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You Gotta Have Heart:
That's award-winning soap writer Claire Labine's motto for making daytime great!
Soaps in Depth, September 1998
(Author Unknown)

Claire Labine has issues. The co-creator and head writer of Ryan's Hope, as well as the former top scribe of General Hospital and One Life to Live, is concerned about the state of daytime. "I think the form is drifting away from what it is fundamentally about - emotional issues, relationships within families and between lovers," she says. "That's the heart of daytime."

The nine-time Daytime Emmy victor pauses, then adds: "Which is not to say there is not room for demonic possession and all that."

Labine knows from whence she speaks. After all, she's spent two decades toiling in the melodramatic trenches and butting heads with network brass for naught. She believes in daytime, its stars, its audience and its power.

"You don't make any bones about the fact that your primary obligation and responsibility to the audience is to entertain," she says. "But you also have an opportunity to say something."

And Labine has had a lot to say. Her socially aware storylines have encapsulated a variety of issues - environmental, AIDS, abortion, euthanasia. "Its a fine road to walk," she concedes. "One person's defintion of social change is not another's, and you can't use the airwaves to propagandize one point of view."

"But at the same time, there are things that are right, and there are things that are wrong. If you can frame a story wherein people are in a 'moral' way, then the story has more impact because the values are greater."

WRITE GOOD STORY AND THEY WILL WATCH

Regardless of whether people agree with Labine, they watched. RH, which ran from 1975-1989, remains one of the most beloved soap operas in history. "It was unique," says Nancy Adisson Altman, who played beleaguered heroine Jillian Coleridge. "And I think the public really knew that they were watching something special. They all picked up on the flavor of it."

From 1993-1995, along with son Matt and daughter Eleanor, Labine helmed the writing team of GH, and changed the scope of the show. Instead of over-the-top espionage stories, the Labines brought the residents of Port Charles down to earth and back to the foreground. Yes, there was still adventure (Luke and Laura returned), but there was also family strife, breast cancer, and organ donorship. To this days, fans still reach for the kleenex when remembering how Tony Jones donated the heart of his brain-dead daughter, BJ, to his niece, Maxie, and how mob runner Stone Cates, dying of AIDS, regained his sight momentarily, so that the last face he saw was that of his girlfriend, Robin. "Claire's writing was brilliant," marvels Michael Sutton, who played Stone. "To do it at that level that she did with such a delicate subject matter, I just have to commend her."

Recalls Labine, "We had a wonderful time on that show. [Executive Producer] Wendy Riche let us do what we wanted."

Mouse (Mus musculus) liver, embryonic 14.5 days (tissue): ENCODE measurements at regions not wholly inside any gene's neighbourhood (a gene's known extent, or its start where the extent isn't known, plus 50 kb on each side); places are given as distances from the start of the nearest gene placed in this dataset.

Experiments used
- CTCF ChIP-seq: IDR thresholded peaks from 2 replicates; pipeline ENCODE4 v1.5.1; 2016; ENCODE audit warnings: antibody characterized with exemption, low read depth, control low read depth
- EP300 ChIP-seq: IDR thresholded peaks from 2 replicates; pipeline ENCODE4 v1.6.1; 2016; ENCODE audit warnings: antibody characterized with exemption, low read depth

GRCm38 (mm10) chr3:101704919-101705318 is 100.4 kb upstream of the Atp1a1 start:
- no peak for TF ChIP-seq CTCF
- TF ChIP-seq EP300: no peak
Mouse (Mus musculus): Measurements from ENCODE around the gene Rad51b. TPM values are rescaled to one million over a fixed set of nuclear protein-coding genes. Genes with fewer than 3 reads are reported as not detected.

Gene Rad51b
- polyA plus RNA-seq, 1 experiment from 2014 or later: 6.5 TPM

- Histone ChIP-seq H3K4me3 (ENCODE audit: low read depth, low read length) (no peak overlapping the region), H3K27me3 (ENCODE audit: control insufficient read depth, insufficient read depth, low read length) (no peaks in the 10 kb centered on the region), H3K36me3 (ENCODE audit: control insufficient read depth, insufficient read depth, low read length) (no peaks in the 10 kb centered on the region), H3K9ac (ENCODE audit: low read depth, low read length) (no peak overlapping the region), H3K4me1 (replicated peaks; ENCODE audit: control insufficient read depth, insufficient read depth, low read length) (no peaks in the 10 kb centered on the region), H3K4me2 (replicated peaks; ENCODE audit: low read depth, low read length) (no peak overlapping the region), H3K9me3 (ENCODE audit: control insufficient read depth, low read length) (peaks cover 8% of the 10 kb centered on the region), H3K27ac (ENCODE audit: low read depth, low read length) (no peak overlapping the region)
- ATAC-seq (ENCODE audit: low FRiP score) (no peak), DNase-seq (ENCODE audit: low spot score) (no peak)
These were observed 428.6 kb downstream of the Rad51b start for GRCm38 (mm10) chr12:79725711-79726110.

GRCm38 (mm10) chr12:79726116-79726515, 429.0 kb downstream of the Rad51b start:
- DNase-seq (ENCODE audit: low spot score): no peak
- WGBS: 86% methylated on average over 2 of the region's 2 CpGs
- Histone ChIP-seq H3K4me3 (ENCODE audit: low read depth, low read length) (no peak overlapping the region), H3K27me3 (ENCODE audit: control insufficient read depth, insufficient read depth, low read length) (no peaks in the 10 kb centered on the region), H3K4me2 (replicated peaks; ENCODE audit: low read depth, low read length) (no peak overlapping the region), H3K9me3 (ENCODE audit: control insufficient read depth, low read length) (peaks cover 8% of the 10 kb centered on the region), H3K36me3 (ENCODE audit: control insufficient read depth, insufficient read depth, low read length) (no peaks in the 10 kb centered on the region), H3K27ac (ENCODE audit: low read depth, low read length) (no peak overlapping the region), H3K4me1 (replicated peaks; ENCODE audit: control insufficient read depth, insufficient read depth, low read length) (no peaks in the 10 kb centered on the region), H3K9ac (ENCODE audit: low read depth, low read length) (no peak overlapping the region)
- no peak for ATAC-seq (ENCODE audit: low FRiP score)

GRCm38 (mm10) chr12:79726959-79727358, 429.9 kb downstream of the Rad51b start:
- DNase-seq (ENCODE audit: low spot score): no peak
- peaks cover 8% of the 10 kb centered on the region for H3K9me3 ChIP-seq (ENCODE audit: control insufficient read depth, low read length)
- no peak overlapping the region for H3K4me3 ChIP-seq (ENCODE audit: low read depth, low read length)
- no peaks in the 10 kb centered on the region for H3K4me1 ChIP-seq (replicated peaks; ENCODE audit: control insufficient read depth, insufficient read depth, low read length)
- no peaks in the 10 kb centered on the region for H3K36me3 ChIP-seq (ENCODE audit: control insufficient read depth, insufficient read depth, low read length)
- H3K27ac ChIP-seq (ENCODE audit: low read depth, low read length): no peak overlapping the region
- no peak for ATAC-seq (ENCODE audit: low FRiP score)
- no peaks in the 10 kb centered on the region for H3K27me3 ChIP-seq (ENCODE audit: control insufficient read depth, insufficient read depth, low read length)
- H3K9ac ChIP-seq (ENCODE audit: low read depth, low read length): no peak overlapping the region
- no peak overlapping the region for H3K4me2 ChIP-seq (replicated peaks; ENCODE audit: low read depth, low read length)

The Labines' laboring put GH back on the map with fans and critics, and earned the writing trio a 1994 Emmy. The following year, they were given a special environmental commendation from Connecticut College for an incinerator storyline that pitted the social classes of Port Charles against each other.

"We were quite gratified by that," she says. "I was flabergasted that anyone was paying attention."

WHATS NEXT

Unfortunately Labine's next daytime writing experience was more futile than fruitful. In early 1997, she and Matt took over the reins of OLTL. While there, the mother-son team gave anti-hero Todd Manning a parrot; middle-aged heroine Nora Buchanan developed menopause; and Mel Hayes, a Hemingwayish journalist, arrived. However, few of the storylines caught on, and a year later, following the firing of OLTL's executive producer, Maxine Levinson, the Labines were let go. "I've never worked as hard as I worked last year," Labine sighs, "I certainly don't regret it, but it wasn't easy."

Although she hasn't ruled out writing for another soap, she says, "It would be under pretty specific circumstances."

She has other projects up her sleeve anyway. "I'd still love to do a new show," she admits. "My heart is definitely in a half hour."

THE BEST OF THE BEST

Her favorite storylines:

1. The metamorphosis of GH's Sonny Corinthos in the early 1990s. "We adored taking him from a small-time punk to a person who had to make moral choices given his training and his inclination and his involvement in organized crime," says the ex-headwriter. "And also the struggle for his soul with Brenda."

2. GH's heart transplant story of BJ's death and Maxie's saved life. "It affected so many people."

3. The tragic romance of Stone and Robin. "I loved the AIDS story beyond belief."

4. The 1970's quadrangle of RH's Seneca/Jill/Frank/Delia. "It was so much fun. We'd write it from Frank's point of view, then Jill's, then Seneca's, and back to Jill's."

5. The plot that introduced Johnny Ryan's grown illegimate son, Dakota Smith, on RH. "I liked, toward the end of RH, the trouble between Maeve and Johnny over that."

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